When Religion Turns Toxic

The idea of religion is a good thing.  Religion is how we worship God.  As a concept itself, I find it attacked by Atheists, who object to it on the basis that they do not believe in the existence of God.  I find their views disturbing, not because they disbelieve what I believe, but I wonder how they KNOW there is no god, as they claim.  Its one thing to say,”I don’t know, its another thing to say,  there is no god, as if its a fact.”  I asked several atheists why they oppose religion for others who don’t share their disbelief.  They claimed religion has been the source of all men’s sorrows throughout history and therefore, in their view, it is something evil.

I pointed out to them, that under communism, an absolutely atheistic model of society, more people were killed than under Western religious societies.  They said that communism was not a good example.  At that point, the discussion broke down to denying the validity of each other’s points and fruitful discussion was over.

It did give me pause to think about the role of religion itself.  Religion at it’s best, is a good thing.  It teaches us meaning of life and purpose.  If gives us a sense of faith heritage, connecting us to others who have worshipped the same God the same way.  It has been a canvas to express the best of humanity’s love for God.  I frequently find myself carried away by the majesty of God and am fully aware that He is so far beyond my ability to express what I believe and feel.  The worship service helps me express those feelings as I seek to know and glorify my creator.  In doing so, I find that I am changed, and transformed into a better version of myself.  It is a thing of beauty, and I am a better person for it.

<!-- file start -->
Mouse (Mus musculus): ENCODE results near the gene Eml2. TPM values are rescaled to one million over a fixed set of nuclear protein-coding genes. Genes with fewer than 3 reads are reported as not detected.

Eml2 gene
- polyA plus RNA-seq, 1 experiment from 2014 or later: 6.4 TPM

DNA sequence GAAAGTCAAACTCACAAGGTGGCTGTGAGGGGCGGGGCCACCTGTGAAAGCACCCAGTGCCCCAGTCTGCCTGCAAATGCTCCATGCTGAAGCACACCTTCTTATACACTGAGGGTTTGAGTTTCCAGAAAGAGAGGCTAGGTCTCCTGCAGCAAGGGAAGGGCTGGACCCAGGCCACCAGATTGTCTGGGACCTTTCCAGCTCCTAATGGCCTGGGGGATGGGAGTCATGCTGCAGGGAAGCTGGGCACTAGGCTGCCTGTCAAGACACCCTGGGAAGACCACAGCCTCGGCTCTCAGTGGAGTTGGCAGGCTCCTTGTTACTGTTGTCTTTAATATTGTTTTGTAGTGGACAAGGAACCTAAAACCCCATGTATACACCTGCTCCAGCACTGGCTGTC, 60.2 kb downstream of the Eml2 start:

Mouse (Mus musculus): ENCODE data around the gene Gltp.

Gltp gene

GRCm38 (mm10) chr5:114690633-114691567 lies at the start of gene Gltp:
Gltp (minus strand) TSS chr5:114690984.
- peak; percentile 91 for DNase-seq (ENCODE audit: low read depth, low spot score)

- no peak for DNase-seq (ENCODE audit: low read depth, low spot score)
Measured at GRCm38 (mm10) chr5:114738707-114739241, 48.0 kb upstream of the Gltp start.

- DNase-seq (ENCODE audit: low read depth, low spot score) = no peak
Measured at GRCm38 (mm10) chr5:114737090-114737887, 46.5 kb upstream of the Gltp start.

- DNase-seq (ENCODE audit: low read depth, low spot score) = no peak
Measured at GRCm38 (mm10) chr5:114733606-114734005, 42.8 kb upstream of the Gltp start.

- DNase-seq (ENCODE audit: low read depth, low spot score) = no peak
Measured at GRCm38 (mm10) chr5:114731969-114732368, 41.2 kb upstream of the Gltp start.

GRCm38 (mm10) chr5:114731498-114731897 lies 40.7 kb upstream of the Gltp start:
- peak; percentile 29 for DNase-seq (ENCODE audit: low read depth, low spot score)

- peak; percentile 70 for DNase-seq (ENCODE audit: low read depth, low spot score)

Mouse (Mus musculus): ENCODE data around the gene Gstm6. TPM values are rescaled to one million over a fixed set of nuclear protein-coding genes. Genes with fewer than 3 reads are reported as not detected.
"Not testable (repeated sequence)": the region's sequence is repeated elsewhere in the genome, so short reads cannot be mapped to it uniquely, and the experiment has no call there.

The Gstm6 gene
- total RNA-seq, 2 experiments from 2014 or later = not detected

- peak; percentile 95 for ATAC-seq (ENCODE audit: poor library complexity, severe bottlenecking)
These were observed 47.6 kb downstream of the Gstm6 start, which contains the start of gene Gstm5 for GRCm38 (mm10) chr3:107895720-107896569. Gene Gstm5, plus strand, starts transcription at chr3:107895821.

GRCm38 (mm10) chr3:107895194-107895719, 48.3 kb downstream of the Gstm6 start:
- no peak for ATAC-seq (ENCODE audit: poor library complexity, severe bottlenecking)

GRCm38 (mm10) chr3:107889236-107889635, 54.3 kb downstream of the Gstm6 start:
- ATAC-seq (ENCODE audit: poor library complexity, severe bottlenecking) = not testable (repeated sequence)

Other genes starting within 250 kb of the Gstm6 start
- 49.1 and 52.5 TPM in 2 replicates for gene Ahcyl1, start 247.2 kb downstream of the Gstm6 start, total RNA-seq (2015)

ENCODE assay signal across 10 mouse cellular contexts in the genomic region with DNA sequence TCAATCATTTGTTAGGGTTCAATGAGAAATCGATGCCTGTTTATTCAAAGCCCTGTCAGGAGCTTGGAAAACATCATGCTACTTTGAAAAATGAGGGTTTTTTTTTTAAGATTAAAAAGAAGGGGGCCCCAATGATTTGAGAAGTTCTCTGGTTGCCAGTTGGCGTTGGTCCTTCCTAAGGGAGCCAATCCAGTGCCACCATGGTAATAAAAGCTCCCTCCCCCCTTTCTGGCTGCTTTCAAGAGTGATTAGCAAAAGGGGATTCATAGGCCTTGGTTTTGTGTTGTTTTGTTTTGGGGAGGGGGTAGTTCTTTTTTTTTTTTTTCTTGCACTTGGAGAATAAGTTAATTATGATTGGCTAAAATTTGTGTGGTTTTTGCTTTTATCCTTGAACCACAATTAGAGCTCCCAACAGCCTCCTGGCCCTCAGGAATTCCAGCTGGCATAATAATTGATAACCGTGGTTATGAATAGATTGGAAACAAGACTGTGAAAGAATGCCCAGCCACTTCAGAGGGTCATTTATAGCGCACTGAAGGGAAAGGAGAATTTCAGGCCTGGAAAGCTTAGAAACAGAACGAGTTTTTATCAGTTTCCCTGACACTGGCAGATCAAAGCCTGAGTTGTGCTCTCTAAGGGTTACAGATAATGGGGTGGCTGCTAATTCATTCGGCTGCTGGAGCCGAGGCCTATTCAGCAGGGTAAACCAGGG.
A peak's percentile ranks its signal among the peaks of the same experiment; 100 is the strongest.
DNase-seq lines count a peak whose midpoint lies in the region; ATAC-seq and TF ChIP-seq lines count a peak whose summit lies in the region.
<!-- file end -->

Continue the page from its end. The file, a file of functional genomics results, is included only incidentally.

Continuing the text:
It is for this reason that I find it incredibly ironic that so much evil has been done in the name of religion.  Religion, should have the effect of transforming people for good, and as a result, society should be better because it is populated by transformed citizens.  The fly in the ointment, of course, are the religious wars through the centuries.  While there are piles of beautiful liturgical, devotional materials produced, there were also piles of dead bodies, slain “for the love of God.”   This is not religion.  It is a murderous ideology cloaked in the garb of religion.  Killing people for the “love of God,” is like eating ham to be Kosher.   You can eat ham if you want, but whatever that is, it is NOT kosher.  Similarly, you can kill whoever you want, but if you do, its not an act of faith, and it is not religion.  It is murder, and your ideology is not to be confused with religion.  How can I say this?  I know what Kosher is, because I experience it, and Ham is not it.   I know what faith is, because I have it, and I encounter God through it, and belief in God does not engender or inspire murder or baseless hatred.  Whatever those things are, they are not religion.

True religion is not something toxic like a quart of milk gone bad.  In the book of Jacob 1:27, it says “Pure and undefiled religion before God … is this: to visit orphans and widows in their trouble, and to keep oneself unspotted from the world.”  If religion makes us better people, it will result in us helping others in their times of need.  It should make the world a better place.  My focus is not to spend my time convincing people that religion is good.  My energies will be directed to helping others, and trying to be a blessing and have a positive impact in the lives of others.  My religion is not toxic.  This is not because “I found the right one,”  but because in my encounter with God, I have yielded to Him and let him transform me.  It is this transformation that is a work in progress, but makes me better than I would have been had I not encountered Him.




6 thoughts on “When Religion Turns Toxic

  1. Shalom rabbi, I always appreciate the wisdom and grace in your blogs. They are refreshing to me and I value your perspectives to counter some of the more negative views I sometimes read; some in the name of religion. I just finished reading an excellent book by Rabbi Jonathan Sacks titled “The Great Partnership” with the subtitle “Science, Religion, and the Search for Meaning”. In it he addresses some of the same concerns you mention in your blog, especially some of the claims of modern atheists. His epilogue is “Letter to a Scientific Athiest”. Blessings and thanks again for sharing your thoughts.